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25 October 2012

Perhaps I asked too large—


Perhaps I asked too large—
I take—no less than skies—
For Earths, grow thick as
Berries, in my native town—

My Basket holds—just—Firmaments—
Those—dangle easy—on my arm,
But smaller bundles—Cram.

F358 (1862)  352

It’s poems like this that makes one want to stand up and cheer for Dickinson. Her life was in many ways imaginary: she didn’t go out on the ocean or even travel to the beach. Unless she’s writing about robins and flowers and village people she is writing from imagination. In 1862 she was withdrawing more and more from the world, rarely leaving her own property. Her room became her private fantasy world where she sat at a very tiny desk and wrote what she saw, felt, and imagined.
            This poem has a heroic feel: the poet, writing from some vasty cosmic vantage point, moseys about with a basket of starry skies. In fact, skies are the minimum unit she’s interested in: “I take—no less than skies,” she informs us. After all, earth is common—they’re like berries on a bush back where she comes from.
Dickinson would have loved these images
of earth from space. It's just like a jewel.
            And where is that? Why in the brain. In several of the last batch of poems I’ve commented on the detached and observing “I” that is the speaker. This “I” stands outside body and soul and although part of the self, is detached. This large world of the brain is seen in a later poem “The brain is wider than the sky,” where in addition to the wideness of the brain it is also “deeper than the sea” and as weighty as God. That’s a big claim for the brain, but it bears thinking over.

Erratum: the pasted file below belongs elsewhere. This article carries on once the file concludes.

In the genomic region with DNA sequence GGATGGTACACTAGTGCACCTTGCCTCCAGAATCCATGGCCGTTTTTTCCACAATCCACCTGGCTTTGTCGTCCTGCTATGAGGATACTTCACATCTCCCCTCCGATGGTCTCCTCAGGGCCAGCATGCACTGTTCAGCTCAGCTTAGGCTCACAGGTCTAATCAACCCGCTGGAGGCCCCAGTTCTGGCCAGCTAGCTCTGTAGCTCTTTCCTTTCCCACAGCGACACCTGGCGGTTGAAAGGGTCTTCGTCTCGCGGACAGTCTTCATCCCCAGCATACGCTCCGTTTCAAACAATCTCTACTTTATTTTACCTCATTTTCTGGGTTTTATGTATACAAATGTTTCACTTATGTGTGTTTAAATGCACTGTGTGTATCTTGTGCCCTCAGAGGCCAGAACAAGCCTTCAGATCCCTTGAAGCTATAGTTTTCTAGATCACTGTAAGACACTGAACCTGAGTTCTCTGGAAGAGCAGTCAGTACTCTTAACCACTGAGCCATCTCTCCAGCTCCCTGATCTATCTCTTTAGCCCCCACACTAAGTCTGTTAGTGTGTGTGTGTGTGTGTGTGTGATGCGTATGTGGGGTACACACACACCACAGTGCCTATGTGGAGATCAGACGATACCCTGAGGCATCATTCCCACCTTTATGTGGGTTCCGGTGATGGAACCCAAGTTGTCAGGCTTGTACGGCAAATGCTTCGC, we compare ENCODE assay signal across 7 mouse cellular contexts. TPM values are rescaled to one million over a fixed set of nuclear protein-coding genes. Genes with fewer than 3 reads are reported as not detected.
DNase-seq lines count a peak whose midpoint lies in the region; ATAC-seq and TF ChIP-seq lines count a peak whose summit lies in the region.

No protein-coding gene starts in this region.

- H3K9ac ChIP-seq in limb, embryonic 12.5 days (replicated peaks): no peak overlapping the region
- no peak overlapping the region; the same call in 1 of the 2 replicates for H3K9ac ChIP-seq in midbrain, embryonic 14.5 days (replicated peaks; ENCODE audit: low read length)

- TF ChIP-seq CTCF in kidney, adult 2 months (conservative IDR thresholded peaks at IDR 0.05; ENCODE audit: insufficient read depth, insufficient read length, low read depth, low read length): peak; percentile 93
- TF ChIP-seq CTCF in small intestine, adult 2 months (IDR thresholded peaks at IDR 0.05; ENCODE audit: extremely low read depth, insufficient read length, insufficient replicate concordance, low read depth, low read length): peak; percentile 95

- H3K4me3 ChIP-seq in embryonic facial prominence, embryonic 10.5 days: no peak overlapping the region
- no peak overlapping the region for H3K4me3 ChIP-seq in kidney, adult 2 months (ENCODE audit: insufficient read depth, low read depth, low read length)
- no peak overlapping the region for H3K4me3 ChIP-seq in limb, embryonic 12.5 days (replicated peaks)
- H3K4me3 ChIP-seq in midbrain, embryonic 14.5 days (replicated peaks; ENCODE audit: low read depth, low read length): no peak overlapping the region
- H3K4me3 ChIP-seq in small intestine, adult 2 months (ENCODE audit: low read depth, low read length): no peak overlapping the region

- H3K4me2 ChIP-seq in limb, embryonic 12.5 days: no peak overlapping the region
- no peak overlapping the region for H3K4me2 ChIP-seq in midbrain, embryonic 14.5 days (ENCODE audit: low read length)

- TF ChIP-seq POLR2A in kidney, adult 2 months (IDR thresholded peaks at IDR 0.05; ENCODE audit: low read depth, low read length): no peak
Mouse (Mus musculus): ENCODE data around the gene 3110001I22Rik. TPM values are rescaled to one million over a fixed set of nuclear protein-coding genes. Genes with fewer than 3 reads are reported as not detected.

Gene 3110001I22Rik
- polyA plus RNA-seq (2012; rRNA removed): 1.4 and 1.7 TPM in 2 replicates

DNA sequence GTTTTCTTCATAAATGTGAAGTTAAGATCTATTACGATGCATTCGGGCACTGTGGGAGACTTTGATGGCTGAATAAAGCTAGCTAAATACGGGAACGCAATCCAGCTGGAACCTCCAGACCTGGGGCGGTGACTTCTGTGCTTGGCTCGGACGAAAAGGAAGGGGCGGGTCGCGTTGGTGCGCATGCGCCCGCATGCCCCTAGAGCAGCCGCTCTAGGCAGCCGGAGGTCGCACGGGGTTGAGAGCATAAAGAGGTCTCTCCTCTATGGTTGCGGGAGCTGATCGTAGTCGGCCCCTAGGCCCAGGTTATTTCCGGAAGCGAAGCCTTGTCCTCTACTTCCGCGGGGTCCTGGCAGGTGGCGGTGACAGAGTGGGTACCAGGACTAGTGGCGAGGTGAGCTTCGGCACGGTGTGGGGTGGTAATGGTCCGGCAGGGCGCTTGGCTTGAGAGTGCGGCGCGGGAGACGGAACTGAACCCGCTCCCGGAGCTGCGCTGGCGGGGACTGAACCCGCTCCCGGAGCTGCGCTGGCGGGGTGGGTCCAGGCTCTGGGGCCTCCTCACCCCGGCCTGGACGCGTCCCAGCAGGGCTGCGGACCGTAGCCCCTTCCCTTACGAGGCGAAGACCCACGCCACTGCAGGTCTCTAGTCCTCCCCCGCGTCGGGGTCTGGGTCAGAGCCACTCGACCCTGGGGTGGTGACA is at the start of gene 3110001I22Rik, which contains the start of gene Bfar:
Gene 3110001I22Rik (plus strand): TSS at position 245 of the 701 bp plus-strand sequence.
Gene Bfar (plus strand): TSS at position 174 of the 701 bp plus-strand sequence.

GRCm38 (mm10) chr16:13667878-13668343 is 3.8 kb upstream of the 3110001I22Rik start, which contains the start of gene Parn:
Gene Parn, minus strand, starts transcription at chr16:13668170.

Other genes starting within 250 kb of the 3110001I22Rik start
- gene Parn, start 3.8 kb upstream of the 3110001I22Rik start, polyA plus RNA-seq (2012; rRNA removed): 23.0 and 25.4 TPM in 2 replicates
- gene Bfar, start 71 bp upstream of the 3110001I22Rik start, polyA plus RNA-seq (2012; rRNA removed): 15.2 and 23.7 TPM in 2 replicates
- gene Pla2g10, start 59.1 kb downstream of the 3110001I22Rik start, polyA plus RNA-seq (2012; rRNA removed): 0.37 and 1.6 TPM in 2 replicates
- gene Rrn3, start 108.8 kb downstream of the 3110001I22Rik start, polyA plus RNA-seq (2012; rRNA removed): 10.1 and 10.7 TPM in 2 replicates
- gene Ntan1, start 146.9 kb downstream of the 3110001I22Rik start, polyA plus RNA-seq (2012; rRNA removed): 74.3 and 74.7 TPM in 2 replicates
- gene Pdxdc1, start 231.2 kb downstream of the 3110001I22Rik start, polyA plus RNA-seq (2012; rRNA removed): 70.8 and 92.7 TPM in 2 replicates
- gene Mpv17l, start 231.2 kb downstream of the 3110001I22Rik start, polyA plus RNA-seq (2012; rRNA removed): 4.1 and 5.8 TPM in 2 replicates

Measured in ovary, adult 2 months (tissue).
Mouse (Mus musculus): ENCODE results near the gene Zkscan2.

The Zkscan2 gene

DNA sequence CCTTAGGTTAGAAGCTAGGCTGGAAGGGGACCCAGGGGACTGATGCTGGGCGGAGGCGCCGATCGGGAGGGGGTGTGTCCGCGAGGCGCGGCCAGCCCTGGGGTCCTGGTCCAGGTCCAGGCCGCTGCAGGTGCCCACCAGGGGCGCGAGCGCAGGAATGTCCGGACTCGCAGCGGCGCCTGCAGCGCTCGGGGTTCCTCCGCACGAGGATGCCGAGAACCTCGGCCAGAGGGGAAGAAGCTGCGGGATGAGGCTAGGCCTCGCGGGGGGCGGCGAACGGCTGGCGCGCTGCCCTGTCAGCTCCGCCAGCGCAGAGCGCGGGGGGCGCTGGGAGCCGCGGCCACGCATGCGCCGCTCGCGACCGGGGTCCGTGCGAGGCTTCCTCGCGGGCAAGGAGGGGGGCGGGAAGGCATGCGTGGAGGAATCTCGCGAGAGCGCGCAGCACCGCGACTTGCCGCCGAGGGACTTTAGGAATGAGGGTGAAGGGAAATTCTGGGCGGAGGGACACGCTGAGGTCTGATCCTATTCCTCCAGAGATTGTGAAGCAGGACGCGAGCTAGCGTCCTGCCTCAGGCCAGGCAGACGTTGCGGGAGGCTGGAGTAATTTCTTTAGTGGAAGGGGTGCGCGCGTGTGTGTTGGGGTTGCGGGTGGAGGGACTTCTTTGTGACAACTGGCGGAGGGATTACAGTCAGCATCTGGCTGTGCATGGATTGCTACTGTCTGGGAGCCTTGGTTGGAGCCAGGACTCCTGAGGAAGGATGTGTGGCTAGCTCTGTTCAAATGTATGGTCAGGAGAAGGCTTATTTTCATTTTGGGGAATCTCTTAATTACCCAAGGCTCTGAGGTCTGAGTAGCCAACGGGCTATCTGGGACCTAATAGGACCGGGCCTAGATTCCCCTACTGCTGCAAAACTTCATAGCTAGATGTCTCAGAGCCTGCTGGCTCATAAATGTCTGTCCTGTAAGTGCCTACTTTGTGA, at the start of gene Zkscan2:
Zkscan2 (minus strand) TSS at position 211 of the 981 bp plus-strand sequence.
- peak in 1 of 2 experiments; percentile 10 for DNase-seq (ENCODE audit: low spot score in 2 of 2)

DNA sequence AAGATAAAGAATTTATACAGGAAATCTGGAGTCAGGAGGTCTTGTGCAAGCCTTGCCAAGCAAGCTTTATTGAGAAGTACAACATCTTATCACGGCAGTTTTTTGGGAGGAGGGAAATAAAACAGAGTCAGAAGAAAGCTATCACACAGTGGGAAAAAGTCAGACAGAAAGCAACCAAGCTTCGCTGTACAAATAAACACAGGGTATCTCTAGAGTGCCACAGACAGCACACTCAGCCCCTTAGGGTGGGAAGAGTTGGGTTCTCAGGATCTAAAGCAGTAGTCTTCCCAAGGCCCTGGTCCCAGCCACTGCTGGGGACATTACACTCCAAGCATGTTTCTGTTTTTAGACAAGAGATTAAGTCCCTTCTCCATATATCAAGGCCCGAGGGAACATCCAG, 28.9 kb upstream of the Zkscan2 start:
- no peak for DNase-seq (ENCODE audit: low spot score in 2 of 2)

There is a note of sarcasm in the poem, I think, introduced in the first line: “Perhaps I asked too large.” The poet isn’t really suggesting that she was being too grand; she’s really quite pleased about it.
The implication is that lesser beings carry “smaller bundles” than Firmaments. That may be fine for them, but for a deep thinker and creative type like the poet, such bundles “Cram.” All those cares about shopping lists and the kids’ doctors’ appointments, and what the next concert in town will be are all just petty concerns that cram your head and get in the way.
            I just like the image of bonneted Dickinson out and about in her woods with a basket of stars over her arm. 

2 comments:

  1. Once one experiences the boundless skylike nature of our minds unclouded by thought the body in ordinary consciousness can feel immensely dense. I get a sense Em is describing that disparity, beautifully rendered in the word Cram. As usual I read her poems as mystic blueprints, esoteric instructions in how to perceive this miracle of unbounded vision taking place inside a fenced frame or My Basket.

    Thanks for your insightful commentaries and providing a forum for readers' own interpretations. I have embarked on reading Em from 1 to 1789 and keep you close as my guide.

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    1. Thank you. Re-reading the poem I realize I should have paid more attention to that last word, "cram". It stands out both for diction contrast and for the irony. I'm glad you elaborated on it.

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